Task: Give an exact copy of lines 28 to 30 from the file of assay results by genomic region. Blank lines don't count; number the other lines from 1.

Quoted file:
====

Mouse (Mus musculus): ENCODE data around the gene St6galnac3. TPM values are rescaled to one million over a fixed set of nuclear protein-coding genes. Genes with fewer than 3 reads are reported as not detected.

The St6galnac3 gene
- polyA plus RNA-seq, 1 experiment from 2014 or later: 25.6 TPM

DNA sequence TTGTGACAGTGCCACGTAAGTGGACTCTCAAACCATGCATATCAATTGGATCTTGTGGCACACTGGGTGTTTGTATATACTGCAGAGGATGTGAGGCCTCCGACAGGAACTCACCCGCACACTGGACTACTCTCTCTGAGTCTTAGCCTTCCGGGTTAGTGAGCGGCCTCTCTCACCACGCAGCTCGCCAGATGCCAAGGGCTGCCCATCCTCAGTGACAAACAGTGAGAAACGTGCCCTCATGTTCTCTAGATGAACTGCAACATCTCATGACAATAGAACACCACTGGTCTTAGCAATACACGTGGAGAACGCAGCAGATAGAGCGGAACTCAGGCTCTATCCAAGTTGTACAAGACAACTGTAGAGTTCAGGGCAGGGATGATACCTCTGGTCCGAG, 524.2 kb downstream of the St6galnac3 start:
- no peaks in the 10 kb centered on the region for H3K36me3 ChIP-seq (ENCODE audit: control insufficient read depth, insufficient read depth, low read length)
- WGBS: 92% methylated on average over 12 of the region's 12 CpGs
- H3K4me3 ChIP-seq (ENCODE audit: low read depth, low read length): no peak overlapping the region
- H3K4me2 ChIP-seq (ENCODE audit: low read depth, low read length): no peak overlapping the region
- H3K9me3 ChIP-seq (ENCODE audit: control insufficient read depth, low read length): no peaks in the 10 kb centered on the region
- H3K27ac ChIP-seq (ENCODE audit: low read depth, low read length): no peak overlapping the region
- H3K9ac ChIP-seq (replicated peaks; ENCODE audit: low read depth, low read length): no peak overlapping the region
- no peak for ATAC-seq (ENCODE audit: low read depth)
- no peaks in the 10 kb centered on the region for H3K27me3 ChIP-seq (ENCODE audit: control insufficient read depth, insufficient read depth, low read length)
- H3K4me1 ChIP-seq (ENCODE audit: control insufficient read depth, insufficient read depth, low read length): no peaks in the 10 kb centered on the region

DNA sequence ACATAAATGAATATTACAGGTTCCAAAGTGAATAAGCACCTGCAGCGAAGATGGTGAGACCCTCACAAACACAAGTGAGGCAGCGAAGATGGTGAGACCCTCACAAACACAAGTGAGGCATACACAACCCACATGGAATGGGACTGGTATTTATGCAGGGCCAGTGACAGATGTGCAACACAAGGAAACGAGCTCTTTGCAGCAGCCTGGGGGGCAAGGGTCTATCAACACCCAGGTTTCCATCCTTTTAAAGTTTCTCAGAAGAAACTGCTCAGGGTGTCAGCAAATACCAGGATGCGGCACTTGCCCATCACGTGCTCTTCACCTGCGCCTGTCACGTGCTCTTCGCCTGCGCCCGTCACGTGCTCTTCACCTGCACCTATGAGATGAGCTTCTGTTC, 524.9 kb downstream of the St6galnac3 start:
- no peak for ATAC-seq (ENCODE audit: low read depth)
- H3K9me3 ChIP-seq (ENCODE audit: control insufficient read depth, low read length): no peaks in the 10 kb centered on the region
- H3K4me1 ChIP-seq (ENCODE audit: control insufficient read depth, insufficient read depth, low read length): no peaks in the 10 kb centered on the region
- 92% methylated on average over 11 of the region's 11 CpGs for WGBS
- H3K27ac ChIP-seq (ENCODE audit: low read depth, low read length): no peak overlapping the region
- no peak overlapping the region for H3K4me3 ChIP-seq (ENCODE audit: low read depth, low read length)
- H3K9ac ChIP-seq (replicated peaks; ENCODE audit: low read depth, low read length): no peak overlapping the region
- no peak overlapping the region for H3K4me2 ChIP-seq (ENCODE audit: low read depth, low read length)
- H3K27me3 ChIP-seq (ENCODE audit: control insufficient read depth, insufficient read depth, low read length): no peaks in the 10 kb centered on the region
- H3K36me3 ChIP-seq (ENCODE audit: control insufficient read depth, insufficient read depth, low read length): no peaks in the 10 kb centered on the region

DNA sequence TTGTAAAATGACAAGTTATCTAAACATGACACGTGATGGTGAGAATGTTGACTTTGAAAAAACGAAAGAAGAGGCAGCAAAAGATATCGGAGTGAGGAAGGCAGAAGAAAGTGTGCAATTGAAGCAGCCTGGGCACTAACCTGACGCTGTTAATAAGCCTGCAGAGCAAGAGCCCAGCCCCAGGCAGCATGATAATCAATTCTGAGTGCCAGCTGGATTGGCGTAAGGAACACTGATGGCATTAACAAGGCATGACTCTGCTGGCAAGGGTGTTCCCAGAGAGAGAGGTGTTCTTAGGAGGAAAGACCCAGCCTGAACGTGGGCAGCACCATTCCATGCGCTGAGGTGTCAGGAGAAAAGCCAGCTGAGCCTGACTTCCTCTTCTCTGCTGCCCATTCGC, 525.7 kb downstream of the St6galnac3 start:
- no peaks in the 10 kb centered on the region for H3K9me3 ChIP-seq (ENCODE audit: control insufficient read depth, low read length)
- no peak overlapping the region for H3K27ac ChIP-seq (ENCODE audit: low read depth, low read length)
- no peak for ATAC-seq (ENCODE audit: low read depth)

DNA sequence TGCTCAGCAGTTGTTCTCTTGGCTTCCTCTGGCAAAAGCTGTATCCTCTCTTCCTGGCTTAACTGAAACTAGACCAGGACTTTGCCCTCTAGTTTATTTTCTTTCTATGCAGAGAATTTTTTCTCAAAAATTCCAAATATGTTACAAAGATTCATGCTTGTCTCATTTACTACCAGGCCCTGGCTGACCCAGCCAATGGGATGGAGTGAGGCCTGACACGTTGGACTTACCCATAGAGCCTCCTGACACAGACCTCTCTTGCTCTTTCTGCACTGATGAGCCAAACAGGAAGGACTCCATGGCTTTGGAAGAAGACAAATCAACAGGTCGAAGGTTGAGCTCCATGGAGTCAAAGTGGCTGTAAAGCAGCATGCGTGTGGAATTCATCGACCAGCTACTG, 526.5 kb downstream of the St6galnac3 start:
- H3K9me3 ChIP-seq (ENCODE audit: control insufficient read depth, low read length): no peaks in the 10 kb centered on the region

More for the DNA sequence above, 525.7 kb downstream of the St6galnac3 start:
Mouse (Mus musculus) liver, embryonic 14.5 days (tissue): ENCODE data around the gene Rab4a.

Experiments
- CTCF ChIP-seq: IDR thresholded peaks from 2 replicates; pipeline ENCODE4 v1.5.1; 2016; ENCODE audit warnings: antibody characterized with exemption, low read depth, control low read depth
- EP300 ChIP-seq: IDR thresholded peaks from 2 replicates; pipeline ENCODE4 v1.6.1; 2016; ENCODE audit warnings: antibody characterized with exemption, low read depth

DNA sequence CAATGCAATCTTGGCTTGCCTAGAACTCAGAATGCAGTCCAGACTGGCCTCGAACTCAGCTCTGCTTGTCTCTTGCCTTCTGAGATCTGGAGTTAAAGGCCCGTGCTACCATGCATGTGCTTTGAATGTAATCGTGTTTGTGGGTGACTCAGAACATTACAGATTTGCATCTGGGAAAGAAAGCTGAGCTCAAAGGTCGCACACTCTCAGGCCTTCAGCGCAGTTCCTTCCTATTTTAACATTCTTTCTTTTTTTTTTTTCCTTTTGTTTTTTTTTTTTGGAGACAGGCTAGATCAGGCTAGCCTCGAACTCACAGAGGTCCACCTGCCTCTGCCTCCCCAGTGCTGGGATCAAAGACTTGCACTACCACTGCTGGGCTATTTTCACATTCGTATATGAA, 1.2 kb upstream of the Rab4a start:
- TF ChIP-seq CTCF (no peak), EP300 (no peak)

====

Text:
- no peak overlapping the region for H3K27ac ChIP-seq (ENCODE audit: low read depth, low read length)
- no peak for ATAC-seq (ENCODE audit: low read depth)

DNA sequence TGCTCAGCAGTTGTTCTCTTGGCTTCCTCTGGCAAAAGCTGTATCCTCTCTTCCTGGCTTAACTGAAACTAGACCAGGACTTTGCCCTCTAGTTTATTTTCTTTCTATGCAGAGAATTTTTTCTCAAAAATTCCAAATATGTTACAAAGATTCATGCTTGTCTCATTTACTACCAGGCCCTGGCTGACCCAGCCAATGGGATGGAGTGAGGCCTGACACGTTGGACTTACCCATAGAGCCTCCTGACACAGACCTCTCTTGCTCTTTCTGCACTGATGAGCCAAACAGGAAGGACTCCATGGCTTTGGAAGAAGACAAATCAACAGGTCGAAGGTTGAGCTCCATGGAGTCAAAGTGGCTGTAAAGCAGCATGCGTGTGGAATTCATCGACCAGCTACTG, 526.5 kb downstream of the St6galnac3 start: